TaaLa: A successful project requires good data models
The TaaLa road project in Finland – a major upgrade of a 28 kilometres Highway 6 stretch – using a four operators' alliance model and two different design systems – puts the data model functionalities on a real test.
When doing a major multi-stakeholder project, there are many things that need to go right time and time again so that work is progressing smoothly. The fundamental improvement of Highway 6's Taavetti-Lappeenranta stretch (the TaaLa project) is a good example of this.
The alliance project includes the Finnish Transport Agency, Skanska Infra, Pöyry Finland and Ramboll Finland. The overall road enhancement will increase traffic flow as well as the safety on the 28-kilometre road. The project is expected to be completed ahead of time.
"Effective data management and always up-to-date design data available to all parties, are essential for such projects in order for the work progress to be on time and without any big surprises," says development engineer Heikki Lehkonen at Skanska Infra.
Skanska´s builders and Pöyry´s design engineers have shared a joint Tekla Civil model database. This has enabled the designers and the constructor to have all the design material available to them in a real-time mutual way, including knowing what the construction site is producing. Experience shows that time is saved and errors are reduced when large construction site model data are not required to be e-mailed or sent through a project databank.
“For example, the contractor's site manager can retrieve construction data directly from the model database and customize the template”, says project coordinator Kyösti Kanerva at Pöyry.
Combining information is also easy when the entire data material resides in one place. It is possible to combine the design material and source data of different design disciplines into the same model view. This simplifies the work planning.
“For example when we are building a road foundation, where drainage is coming, we can combine design models with ground survey data in the same view, and quickly find out whether quarrying will be required or not”, Lehkonen says.
"I believe the shared database is an essential way to improve overall productivity and efficiency," Kanerva summarizes.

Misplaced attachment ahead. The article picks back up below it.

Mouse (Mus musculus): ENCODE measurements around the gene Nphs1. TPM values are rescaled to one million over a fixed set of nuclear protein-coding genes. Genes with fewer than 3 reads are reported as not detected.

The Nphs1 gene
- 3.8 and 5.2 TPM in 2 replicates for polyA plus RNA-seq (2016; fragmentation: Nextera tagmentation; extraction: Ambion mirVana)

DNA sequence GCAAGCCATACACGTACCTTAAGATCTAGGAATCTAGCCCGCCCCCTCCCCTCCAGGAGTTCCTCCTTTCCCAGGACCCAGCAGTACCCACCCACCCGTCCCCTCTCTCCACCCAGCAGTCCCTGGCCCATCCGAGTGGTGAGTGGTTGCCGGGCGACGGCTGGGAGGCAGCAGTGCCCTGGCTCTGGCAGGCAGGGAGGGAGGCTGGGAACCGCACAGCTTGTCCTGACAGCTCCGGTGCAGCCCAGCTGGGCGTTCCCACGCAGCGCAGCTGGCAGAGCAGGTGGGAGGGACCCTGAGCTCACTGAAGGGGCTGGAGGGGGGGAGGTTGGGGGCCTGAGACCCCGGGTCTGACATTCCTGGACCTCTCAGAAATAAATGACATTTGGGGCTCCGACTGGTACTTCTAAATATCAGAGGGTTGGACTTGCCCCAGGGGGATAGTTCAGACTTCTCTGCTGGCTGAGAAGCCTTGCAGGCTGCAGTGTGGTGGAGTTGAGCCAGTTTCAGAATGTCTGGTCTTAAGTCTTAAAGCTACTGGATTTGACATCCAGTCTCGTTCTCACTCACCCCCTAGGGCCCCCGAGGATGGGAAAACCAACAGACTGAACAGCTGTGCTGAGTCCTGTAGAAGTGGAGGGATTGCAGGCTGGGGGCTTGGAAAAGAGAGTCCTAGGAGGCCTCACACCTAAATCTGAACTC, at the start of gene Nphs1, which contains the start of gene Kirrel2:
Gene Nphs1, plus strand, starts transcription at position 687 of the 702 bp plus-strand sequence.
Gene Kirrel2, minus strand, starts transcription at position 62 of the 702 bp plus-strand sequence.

The TaaLa project has also been interesting from an information management perspective since the designers of the road section, Pöyry and Ramboll have had different planning systems: Pöyry Tekla Civil and Ramboll Trimble Novapoint. Lehkonen assess´ that the data content transfer has been quite well in the project.
All players in the TaaLa project could combine their tools with Tekla BIMsight. The usage has been less than anticipated though, but the model has raised ideas about future opportunities.
"From our point of view, it could serve as a discussion environment where designers get information from the public and builders. And the different stakeholders can follow the progress of the plan," Kanerva ponders.
Ramboll has been using Trimble´s Novapoint 19 version in the TaaLa project, which according to Mikko Alilonttinen, senior designer at Ramboll’s road section, has made it possible to make a real move to 3D.
The TaaLa project was started with the idea that everything should be modelled. Practice has however showed that there is still a need for drawings, but they can be lighter. Often modelling is enough and this also opens up a new perspective on design.
"We can design better and better when everything is in 3D on the screen: bridges, interfaces, drainage systems, drain lines... We see how they are interconnected and matches," says Alilonttinen.
The Novapoint tools used in the TaaLa project also allow designers to easily work from several physical places. A cloud-based Quadri model server ensures that everyone has the latest version of the design plans at their disposal.
The TaaLa project also revealed differences in the design systems. The Novapoint designers quickly built the models, but getting the measurement data to the construction site took some more time. On the Tekla Civil side, the modelling took longer, but they produced more readily available material to the construction site. There was no significant difference in the duration of the process.
In a big project, technical support is also important: Problems need to be resolved quickly because the progress of many people must be up to date. According to the participants in the TaaLa project, the support from Civilpoint is a good supplement to the companies' own know-how.
"We received some technical support in the beginning and we have faced some challenges along the way, but we have always been able to solve the problems", Lehkonen says.
“Civilpoint has had support people immediately available for us, and they know where we are going. Some of the troublesome things we have worked out together”, says Alilonttinen.
“In addition, joint development is important. We have for example received add-ons for testing and have influenced the features”, Kanerva says.